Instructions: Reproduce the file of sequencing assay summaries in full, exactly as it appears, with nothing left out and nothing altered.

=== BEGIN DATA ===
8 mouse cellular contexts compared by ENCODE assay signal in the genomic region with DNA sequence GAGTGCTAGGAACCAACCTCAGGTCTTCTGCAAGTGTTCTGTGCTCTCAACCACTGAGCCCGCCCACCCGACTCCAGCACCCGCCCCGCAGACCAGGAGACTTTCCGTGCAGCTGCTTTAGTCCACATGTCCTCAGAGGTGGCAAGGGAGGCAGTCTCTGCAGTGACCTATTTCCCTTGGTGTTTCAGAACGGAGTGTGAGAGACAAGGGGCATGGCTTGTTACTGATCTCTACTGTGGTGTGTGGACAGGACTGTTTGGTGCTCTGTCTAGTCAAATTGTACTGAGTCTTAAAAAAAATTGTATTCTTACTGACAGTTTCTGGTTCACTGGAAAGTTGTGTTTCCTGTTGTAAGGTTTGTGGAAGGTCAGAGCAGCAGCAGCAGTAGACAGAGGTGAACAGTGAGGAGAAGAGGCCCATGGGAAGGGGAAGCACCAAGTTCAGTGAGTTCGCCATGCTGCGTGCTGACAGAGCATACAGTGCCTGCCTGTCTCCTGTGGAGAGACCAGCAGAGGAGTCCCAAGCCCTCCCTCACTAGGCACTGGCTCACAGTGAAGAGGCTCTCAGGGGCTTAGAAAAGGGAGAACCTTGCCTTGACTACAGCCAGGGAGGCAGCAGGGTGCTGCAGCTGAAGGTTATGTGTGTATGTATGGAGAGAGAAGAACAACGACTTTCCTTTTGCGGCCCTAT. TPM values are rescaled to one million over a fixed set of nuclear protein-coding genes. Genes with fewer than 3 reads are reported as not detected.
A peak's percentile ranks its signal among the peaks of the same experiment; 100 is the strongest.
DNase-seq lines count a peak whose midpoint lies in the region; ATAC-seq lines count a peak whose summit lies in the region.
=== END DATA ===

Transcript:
8 mouse cellular contexts compared by ENCODE assay signal in the genomic region with DNA sequence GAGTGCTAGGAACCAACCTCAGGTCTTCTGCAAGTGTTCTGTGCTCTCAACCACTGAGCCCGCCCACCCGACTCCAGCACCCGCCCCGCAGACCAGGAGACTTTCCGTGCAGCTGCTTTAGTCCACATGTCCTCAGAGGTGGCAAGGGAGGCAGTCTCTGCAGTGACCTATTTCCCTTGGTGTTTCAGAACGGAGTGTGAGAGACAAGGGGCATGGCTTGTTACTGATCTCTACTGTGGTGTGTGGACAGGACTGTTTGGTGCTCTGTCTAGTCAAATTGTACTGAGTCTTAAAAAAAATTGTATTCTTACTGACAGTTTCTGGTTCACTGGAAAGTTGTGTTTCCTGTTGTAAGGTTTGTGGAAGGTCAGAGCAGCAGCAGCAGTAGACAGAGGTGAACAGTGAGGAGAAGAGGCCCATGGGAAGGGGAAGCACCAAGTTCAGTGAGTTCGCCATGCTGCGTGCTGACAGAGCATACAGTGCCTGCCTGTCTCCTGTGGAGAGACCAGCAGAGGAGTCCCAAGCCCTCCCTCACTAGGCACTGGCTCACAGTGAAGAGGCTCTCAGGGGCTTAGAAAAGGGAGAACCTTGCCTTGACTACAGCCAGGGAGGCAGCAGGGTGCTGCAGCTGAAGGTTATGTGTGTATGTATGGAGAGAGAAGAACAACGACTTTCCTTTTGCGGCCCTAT. TPM values are rescaled to one million over a fixed set of nuclear protein-coding genes. Genes with fewer than 3 reads are reported as not detected.
A peak's percentile ranks its signal among the peaks of the same experiment; 100 is the strongest.
DNase-seq lines count a peak whose midpoint lies in the region; ATAC-seq lines count a peak whose summit lies in the region.